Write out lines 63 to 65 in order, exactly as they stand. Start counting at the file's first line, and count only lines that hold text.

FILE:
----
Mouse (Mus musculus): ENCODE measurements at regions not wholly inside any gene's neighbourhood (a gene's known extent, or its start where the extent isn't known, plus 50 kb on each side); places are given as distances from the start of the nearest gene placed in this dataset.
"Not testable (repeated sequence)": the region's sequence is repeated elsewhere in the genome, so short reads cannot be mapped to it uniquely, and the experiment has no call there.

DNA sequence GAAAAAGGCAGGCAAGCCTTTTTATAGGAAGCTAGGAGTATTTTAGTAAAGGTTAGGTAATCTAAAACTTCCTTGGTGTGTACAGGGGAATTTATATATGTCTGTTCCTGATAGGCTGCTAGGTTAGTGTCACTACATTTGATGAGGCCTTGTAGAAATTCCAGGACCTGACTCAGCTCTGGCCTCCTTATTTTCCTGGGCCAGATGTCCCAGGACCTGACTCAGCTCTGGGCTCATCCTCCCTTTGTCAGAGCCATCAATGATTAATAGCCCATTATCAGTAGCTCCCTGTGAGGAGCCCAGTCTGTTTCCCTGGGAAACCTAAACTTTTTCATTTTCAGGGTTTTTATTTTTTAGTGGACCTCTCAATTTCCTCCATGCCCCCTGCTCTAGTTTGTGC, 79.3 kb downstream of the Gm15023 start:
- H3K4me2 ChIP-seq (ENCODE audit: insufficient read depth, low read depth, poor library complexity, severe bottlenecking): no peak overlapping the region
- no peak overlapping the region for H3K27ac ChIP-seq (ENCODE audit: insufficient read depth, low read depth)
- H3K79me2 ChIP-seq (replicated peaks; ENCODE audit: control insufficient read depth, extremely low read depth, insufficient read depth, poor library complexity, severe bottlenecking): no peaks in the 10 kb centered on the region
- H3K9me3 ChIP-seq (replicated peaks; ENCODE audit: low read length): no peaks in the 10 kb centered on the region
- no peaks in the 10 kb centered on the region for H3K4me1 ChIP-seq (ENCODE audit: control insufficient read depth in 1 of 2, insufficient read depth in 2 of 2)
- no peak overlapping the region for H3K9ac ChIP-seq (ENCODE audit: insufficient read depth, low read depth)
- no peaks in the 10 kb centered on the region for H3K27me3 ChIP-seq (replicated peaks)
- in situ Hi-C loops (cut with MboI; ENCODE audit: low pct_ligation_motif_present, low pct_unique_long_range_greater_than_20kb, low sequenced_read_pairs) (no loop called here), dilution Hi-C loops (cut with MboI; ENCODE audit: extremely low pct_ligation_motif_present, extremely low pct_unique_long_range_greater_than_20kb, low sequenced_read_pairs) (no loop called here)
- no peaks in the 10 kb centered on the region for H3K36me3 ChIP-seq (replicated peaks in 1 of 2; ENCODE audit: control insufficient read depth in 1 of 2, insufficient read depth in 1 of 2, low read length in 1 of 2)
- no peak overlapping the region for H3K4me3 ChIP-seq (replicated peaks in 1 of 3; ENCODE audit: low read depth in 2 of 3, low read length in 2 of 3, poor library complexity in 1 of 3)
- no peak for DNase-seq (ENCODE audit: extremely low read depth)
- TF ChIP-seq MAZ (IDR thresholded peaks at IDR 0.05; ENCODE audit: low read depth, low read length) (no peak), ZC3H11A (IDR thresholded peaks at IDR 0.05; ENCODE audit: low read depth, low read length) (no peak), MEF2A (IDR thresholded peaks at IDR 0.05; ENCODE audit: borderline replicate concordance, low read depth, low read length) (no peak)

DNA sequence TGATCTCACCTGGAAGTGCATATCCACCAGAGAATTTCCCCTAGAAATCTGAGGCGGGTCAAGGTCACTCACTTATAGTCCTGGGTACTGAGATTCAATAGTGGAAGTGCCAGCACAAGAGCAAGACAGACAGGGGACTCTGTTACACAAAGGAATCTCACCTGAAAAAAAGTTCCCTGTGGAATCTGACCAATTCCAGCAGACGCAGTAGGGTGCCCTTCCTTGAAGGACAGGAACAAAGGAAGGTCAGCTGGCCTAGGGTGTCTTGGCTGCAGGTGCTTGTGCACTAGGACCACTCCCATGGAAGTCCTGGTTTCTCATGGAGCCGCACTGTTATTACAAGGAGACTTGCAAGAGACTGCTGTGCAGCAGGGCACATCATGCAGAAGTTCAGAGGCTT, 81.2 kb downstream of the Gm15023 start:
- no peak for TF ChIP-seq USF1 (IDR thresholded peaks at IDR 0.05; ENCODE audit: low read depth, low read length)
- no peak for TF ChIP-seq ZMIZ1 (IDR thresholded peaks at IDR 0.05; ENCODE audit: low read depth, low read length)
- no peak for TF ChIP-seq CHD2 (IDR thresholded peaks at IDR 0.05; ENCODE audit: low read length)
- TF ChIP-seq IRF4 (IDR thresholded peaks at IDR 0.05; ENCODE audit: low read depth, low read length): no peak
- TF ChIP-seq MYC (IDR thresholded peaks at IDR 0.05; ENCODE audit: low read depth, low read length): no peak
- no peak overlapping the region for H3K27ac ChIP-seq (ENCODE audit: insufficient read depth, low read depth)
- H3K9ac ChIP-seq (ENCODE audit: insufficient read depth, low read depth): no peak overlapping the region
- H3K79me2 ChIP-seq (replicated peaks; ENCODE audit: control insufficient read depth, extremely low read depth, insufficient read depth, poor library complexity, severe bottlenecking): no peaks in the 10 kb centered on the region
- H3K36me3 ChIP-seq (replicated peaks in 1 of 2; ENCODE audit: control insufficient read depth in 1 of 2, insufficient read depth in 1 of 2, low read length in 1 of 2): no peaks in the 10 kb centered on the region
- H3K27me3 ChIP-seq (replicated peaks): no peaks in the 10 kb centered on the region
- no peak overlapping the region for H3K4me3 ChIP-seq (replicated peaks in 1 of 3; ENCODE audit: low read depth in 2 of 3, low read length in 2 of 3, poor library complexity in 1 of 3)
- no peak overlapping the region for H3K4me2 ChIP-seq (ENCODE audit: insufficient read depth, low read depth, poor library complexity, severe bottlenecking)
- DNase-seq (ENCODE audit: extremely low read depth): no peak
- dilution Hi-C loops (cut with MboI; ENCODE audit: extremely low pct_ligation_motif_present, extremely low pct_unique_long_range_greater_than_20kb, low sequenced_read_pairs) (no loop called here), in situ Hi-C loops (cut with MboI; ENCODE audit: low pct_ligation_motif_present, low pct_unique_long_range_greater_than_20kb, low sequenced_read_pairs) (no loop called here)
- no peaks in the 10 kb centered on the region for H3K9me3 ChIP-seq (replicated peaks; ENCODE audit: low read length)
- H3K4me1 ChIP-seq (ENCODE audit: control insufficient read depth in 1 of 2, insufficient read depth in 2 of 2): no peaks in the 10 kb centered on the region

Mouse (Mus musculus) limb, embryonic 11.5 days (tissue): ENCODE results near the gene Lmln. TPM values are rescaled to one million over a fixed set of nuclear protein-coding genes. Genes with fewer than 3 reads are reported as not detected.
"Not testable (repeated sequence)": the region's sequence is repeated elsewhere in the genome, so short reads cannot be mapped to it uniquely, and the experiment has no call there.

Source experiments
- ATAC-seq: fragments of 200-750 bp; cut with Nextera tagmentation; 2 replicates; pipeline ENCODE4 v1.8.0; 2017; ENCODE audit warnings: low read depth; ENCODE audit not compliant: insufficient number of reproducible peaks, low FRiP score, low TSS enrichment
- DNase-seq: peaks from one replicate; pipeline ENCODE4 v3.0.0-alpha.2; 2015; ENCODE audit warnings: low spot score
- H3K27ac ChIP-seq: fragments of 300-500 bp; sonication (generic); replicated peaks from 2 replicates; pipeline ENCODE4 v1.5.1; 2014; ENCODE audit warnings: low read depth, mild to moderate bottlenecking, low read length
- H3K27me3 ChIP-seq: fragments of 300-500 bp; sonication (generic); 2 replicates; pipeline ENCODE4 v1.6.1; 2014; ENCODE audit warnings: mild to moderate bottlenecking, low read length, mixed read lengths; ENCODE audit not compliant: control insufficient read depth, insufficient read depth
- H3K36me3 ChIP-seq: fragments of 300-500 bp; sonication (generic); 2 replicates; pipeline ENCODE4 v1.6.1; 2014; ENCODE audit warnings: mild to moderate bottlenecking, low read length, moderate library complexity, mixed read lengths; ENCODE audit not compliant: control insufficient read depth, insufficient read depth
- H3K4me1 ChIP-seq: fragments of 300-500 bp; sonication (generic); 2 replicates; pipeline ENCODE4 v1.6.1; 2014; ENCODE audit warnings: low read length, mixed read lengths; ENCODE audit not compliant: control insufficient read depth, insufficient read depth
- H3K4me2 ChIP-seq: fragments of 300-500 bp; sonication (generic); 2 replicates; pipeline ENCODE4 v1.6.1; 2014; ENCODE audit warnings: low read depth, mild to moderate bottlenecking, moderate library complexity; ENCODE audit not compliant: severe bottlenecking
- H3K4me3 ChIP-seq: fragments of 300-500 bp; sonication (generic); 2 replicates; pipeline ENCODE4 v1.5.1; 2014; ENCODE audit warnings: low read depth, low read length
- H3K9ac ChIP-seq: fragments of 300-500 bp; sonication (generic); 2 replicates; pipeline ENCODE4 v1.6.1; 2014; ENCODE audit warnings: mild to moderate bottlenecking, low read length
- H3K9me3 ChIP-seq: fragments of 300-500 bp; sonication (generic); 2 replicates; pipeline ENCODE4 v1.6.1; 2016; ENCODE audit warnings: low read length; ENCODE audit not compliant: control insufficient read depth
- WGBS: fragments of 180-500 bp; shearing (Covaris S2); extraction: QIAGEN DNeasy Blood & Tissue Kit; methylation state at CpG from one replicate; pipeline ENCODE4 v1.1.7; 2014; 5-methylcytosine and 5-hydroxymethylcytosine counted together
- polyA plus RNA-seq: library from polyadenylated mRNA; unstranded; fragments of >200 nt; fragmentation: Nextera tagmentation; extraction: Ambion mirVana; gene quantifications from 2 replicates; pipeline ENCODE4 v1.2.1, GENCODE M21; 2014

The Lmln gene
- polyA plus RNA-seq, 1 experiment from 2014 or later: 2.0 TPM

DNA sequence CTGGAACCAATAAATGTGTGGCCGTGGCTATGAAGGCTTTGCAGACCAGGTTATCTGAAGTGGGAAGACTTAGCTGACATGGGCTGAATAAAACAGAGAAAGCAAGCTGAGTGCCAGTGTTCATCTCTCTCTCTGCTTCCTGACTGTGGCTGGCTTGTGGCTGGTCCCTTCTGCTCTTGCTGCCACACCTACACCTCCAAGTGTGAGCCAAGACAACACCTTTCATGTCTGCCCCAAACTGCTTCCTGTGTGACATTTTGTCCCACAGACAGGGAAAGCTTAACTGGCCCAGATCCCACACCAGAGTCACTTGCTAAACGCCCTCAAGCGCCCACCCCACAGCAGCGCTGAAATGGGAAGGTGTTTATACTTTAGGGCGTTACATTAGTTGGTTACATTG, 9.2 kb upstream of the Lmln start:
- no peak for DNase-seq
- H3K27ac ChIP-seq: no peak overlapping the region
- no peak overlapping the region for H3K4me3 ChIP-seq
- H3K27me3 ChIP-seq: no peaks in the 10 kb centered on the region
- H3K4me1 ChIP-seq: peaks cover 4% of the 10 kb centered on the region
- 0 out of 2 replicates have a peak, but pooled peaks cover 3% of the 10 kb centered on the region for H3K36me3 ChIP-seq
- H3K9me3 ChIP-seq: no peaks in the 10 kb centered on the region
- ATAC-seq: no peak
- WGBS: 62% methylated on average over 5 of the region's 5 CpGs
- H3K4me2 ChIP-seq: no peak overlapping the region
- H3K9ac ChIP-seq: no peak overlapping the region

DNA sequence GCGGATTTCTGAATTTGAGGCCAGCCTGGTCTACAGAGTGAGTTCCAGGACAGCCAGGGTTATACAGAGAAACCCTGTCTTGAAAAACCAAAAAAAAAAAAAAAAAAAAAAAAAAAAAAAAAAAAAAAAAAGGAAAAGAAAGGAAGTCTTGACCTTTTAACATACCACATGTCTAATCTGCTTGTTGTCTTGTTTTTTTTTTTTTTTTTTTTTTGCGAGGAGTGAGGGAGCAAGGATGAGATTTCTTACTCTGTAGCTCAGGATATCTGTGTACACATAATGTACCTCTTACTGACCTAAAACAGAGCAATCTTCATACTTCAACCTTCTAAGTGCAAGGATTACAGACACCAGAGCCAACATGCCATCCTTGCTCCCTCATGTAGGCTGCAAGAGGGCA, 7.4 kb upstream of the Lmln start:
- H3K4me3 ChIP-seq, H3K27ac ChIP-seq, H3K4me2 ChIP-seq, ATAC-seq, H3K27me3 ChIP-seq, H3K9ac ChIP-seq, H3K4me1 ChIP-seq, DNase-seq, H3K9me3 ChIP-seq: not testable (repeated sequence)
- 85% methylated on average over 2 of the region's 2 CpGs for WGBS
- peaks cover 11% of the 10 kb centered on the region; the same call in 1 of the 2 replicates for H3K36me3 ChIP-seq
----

- H3K4me3 ChIP-seq, H3K27ac ChIP-seq, H3K4me2 ChIP-seq, ATAC-seq, H3K27me3 ChIP-seq, H3K9ac ChIP-seq, H3K4me1 ChIP-seq, DNase-seq, H3K9me3 ChIP-seq: not testable (repeated sequence)
- 85% methylated on average over 2 of the region's 2 CpGs for WGBS
- peaks cover 11% of the 10 kb centered on the region; the same call in 1 of the 2 replicates for H3K36me3 ChIP-seq